Thanks to yesterday’s northeastern Snowmageddon, I was able to plow through a re-read of Heinlein’s Double Star. In short: More than 50 years past initial publication, this Hugo Award Winner holds up and remains an enjoyable read.*
Most of its endurance can be explained by the book’s focus on one character, the Great Lorenzo Smythe, rather than on the technology around him. Smythe is a down on his luck actor, sitting in a bar, hoping to hustle some credits out of a stranger. In walks Dak Broadbent, a spacer who eventually makes Smythe an offer he can’t refuse — an acting challenge that will keep a potential human/martian war from igniting.
Acting — in the actual past and in Heinlein’s imagined future — is not a tech heavy profession. While the modes of experiencing performances have changed, the basic tools will always remain the same. Acting is about what an actor can do with her body, her voice and her brain that drives the character. Even James Cameron will cop to this.**
The world against which Smythe exists is simply but thoroughly painted by Heinlein, as he does so well. Mars, Venus, the Moon all have major human settlements. On Mars, the humans are working to co-exist with the Martians, who are easily recognized as the same Martians from 1961’s Stranger in a Strange Land. There are futuristic breathing apparatuses and physics-defying space ships. Again, Heinlein, like so many writers of his era, failed to predict cell phones. And, again, a cell phone would have greatly changed bits of the plot.
Heinlein’s knee-jerk heteronormativity shows up here, too. When Broadbent invites Smythe to a hotel in order to discuss the job at hand, Smythe muses, “You don’t pick up a stranger in a bar and then insist that he come to a hotel room — well, not one of the same sex, at least.” Indeed.
Because Double Star is about Smythe’s journey from self-absorbed prig into a fully functional Heinleinian human, all of the moments like these that signal the book’s age don’t feel nearly as important as what Heinlein does to his character. Double Star is Smythe’s book. Even the standard Heinleinian didactic rants — here focused on the usefulness of politics and ethics — flow seamlessly into the narrative as Smythe ponders his ideals rather than jut out like awkwardly inserted lecture clumps.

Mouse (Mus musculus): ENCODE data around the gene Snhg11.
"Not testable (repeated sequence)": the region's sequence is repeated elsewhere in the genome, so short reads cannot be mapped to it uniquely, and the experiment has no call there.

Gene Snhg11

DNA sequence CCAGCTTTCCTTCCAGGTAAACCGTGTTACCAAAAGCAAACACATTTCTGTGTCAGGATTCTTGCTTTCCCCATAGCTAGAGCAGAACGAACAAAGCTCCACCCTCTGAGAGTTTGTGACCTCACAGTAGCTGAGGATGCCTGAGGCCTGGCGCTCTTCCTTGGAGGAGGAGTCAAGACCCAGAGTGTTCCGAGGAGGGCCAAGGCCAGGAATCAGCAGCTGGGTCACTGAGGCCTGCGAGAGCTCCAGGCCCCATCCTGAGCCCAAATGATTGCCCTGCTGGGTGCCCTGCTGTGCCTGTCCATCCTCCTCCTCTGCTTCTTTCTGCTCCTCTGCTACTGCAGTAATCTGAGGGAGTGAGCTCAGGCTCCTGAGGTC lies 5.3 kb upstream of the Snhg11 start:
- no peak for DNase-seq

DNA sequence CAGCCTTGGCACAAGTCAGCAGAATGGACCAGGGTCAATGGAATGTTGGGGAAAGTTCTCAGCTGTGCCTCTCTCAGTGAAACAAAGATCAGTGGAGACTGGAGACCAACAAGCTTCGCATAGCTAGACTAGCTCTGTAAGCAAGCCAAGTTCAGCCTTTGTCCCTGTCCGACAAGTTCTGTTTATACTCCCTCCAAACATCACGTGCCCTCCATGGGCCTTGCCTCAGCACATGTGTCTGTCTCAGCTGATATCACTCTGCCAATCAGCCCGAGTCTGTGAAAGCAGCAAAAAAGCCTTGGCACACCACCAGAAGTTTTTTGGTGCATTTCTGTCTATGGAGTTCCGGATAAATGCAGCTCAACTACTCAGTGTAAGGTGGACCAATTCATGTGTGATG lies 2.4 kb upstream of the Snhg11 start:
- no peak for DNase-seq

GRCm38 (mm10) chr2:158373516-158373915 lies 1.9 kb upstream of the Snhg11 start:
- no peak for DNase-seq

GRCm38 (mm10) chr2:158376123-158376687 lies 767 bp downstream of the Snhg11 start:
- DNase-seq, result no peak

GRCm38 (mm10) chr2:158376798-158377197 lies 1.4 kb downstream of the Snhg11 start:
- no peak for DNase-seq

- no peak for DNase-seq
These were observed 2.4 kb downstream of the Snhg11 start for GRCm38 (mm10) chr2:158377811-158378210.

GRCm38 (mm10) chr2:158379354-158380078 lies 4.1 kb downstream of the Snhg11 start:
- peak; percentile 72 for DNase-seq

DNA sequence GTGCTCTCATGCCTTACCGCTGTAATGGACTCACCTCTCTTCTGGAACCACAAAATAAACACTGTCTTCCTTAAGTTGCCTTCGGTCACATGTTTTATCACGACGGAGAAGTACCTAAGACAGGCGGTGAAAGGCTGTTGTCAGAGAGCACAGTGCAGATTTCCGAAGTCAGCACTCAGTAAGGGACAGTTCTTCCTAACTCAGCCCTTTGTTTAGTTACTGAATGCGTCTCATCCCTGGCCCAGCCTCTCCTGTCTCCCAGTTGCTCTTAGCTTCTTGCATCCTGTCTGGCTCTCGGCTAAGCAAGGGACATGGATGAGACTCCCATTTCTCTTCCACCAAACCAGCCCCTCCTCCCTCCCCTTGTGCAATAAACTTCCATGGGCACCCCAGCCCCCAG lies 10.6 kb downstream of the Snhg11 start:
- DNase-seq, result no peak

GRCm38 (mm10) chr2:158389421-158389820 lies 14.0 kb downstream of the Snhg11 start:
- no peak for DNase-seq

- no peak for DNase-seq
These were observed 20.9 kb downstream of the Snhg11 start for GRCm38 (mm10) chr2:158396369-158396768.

Which isn’t to say that Heinlein doesn’t opine about some of his favorite topics, just that said opines*** are organically integrated. Like this one, which is part of a speech Smythe gives in a press conference:
“Let us protect our own — but let us not be seduced by fear and hatred into foolish acts. The stars will never be won by little minds; we must be as big as space itself.”
Fifty years on, we still forget this. Will we have a better grasp of the concept fifty years on?
* Somehow, Jo Walton and I are on a similar rereading kick
. And the laughable “modern” technology — like vacuum tubes and robot diaper changers — as well as the unsettling relationship factors Walton finds in The Door Into Summer
are entirely absent in Double Star
, which helps keep a modern reader from being thrown out of the story as violently.
** I am now seized by a compulsion to re-read Varley’s The Golden Globe
, if only to see how he approached the actor’s craft.
*** It is too a word, just maybe not when used this way.